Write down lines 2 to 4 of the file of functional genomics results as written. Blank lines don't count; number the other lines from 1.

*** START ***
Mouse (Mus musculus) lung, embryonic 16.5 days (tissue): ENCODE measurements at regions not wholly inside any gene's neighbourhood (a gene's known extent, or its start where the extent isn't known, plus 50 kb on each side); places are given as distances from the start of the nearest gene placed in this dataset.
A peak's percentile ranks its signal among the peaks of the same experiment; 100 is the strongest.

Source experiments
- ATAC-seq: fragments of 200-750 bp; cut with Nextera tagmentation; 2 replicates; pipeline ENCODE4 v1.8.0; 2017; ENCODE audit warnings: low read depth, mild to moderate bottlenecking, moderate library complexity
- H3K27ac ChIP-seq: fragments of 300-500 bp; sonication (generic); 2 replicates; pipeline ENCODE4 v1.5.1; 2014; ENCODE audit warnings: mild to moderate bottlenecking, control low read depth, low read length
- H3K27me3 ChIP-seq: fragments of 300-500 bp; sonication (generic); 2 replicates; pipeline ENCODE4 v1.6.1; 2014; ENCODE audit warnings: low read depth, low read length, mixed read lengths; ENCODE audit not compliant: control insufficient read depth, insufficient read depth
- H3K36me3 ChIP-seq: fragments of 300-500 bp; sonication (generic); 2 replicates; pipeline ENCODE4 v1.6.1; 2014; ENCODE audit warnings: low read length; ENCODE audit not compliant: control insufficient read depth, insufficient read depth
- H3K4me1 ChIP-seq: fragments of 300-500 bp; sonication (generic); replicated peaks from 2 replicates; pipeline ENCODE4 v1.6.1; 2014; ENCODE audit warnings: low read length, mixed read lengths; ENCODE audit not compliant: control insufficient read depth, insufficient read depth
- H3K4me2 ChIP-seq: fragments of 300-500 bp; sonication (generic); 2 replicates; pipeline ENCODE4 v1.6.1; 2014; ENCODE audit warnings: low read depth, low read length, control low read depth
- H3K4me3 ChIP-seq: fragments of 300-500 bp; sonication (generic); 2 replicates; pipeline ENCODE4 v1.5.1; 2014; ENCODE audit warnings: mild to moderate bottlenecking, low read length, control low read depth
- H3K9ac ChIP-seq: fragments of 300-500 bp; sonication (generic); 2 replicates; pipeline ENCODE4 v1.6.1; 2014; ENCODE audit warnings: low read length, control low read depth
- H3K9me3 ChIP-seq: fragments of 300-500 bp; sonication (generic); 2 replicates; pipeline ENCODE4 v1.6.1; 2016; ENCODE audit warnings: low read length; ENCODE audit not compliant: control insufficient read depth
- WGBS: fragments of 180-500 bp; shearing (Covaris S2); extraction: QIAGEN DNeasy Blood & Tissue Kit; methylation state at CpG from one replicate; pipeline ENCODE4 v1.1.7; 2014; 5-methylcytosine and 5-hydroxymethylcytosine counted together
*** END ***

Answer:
A peak's percentile ranks its signal among the peaks of the same experiment; 100 is the strongest.

Source experiments
- ATAC-seq: fragments of 200-750 bp; cut with Nextera tagmentation; 2 replicates; pipeline ENCODE4 v1.8.0; 2017; ENCODE audit warnings: low read depth, mild to moderate bottlenecking, moderate library complexity